The epidemiologists and public health care aficionados have hijacked many areas of medicine, including breast cancer screening. They have no room for the experts. Experts are, by definition, motivated entirely by financial gain. To the Task Force, it is inconceivable that someone examined the evidence and chose a specialty based on that evidence. No, instead, doctors were once starry-eyed innocents until they picked a specialty whereupon they morphed into greedy, biased individuals who can no longer weigh evidence objectively. “You can’t have providers establishing policy!” is the battle cry of the hijackers who now control preventive medicine.
It’s not quick or simple to expose the shaky foundation of the Task Force guidelines. My favorite point of argument is that the 2009 guidelines – not screening during the decade of the 40s – was reversed from 2002 based on so-called new evidence. But the 2002 group who recommended screening in the 40s calculated a 15% relative reduction in mortality, which was completely unchanged when re-evaluated in 2009. Not a single percentage point difference. The 2009 group (the Task Force rotates members frequently) and their “new evidence” found nothing new with regard to benefit. What did change then? Well, harms. That’s right. In spite of better mammography, fewer call-backs, easier biopsies, better pathology, the Task Force used new modeling methods to calculate greater harms than had been considered in the past. So, the benefits of mammography as performed 30-40 years ago in the historical trials were balanced (subjectively) against modern and mysterious harms, such as permanent psychological damage after a benign biopsy. Benefits minimized, harms inflated. It was an easy formula.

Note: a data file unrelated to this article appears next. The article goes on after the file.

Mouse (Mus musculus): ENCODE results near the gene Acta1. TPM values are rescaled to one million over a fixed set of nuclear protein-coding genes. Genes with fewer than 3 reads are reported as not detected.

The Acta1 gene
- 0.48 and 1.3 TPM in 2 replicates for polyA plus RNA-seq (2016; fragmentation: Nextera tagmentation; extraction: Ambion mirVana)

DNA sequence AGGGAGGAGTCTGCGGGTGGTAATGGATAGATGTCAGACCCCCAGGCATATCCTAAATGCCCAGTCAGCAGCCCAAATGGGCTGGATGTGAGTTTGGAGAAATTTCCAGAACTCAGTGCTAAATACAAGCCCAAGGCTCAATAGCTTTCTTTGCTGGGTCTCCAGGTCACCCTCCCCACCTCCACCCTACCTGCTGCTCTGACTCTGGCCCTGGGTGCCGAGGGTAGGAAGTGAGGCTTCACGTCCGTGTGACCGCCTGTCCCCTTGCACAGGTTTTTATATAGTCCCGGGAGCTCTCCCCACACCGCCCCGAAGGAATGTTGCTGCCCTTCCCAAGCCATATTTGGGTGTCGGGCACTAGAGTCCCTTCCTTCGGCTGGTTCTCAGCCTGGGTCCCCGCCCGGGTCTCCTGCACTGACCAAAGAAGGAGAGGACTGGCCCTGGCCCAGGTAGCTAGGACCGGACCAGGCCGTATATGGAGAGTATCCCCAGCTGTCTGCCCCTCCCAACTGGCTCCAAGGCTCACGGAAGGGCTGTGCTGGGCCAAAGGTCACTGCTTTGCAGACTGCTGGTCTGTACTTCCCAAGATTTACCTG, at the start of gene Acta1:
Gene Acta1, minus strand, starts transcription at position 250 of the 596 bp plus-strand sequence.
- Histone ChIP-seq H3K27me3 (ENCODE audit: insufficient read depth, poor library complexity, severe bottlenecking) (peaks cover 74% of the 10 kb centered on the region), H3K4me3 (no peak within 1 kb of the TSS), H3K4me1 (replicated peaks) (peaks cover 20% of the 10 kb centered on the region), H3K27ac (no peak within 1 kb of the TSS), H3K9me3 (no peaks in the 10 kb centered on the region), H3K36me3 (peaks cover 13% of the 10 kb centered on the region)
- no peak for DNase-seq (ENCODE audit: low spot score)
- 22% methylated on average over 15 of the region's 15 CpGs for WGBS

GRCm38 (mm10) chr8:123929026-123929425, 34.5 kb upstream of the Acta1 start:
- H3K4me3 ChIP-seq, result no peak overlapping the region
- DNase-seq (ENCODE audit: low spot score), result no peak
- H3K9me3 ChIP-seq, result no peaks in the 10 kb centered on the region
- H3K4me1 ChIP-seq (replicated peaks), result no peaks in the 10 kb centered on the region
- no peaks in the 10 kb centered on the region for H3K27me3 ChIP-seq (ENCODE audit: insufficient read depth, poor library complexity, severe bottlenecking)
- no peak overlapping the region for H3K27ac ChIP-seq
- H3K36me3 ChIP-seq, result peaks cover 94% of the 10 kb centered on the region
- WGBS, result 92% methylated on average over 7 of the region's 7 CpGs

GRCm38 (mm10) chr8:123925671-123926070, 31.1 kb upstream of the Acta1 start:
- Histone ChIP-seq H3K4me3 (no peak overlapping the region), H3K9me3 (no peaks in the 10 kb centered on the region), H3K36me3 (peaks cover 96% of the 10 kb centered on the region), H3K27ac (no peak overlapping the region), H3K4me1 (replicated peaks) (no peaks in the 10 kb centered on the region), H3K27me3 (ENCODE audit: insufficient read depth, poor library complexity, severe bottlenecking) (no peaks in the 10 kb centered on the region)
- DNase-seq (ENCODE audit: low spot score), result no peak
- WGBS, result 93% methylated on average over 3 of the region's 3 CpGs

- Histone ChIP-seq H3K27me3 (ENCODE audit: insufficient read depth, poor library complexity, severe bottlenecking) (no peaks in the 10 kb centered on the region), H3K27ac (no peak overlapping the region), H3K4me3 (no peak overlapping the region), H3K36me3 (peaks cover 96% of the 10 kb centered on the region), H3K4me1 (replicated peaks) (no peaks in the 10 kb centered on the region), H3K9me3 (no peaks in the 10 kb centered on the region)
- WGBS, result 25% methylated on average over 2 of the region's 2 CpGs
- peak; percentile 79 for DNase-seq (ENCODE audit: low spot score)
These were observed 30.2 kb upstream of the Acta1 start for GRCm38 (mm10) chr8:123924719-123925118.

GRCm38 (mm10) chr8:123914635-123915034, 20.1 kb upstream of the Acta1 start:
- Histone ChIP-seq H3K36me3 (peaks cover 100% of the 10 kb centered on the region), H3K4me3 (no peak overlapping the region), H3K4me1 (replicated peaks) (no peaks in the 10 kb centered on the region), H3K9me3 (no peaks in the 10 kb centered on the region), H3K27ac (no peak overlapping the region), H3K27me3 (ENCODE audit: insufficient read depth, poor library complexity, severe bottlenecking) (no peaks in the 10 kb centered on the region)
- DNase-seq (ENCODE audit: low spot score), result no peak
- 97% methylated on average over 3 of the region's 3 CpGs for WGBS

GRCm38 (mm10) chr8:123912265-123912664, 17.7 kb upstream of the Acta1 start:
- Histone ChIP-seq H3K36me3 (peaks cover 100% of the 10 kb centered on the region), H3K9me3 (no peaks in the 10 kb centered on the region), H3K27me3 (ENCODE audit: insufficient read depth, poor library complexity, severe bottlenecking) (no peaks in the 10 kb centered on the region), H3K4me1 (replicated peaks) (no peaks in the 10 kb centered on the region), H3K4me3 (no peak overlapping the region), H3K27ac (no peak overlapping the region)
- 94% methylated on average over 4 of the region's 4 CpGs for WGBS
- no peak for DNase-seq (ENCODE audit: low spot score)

The more you know about this travesty of common sense, the more disturbing it is. And to make matters even more disgusting, the new 3-D mammography does exactly what mammography critics have been asking for: 1) it lowers the callback rate, and 2) it raises the detection rate. What does that do for that delicate balance of harms-to-benefit ratio? What does it do to the teeter-totter? Harms are lower, benefits are greater, so you’d think this 3-D development would be welcomed with open arms.
Well, the Task Force has already spoken in 2015 – there’s not enough evidence to rule on 3-D tomosynthesis mammography. Okay, then when will there be enough evidence? Answer: never. Why? Because the Task Force considers any breast imaging modality used in screening to be “unproven” unless it has been shown to lower mortality in a prospective, randomized trial. And, since there will NEVER be prospective, randomized trials for each and every new development in breast imaging, the Task Force is sitting in the catbird seat with their “Insufficient Evidence” ranking. So, they will always be playing catch-up, rendering their opinions on obsolete technology.
Is everyone who is against the Task Force simply motivated by politics? Hardly. There is a legitimate and vehement argument against the Task Force that isn’t about emotion, politics, or gamesmanship. It’s about a deep and abiding belief – held by those physicians who actually practice breast cancer screening – that the Task Force is dead wrong, and that their influence is going to result in thousands of breast cancer deaths each year. In my abiding opposition to the Task Force, I decided to write down all my objections – the result was a 400-page book, due out in late 2016 or 2017 from McFarland Publishing (Jefferson, NC). The working title is: Mammography and Early Breast Cancer Detection: How Screening Saves Lives. If you read that book, you won’t be calling the organized opposition to the Task Force “political.” Instead, you will appreciate that it’s the Task Force that’s the “political animal in the room.”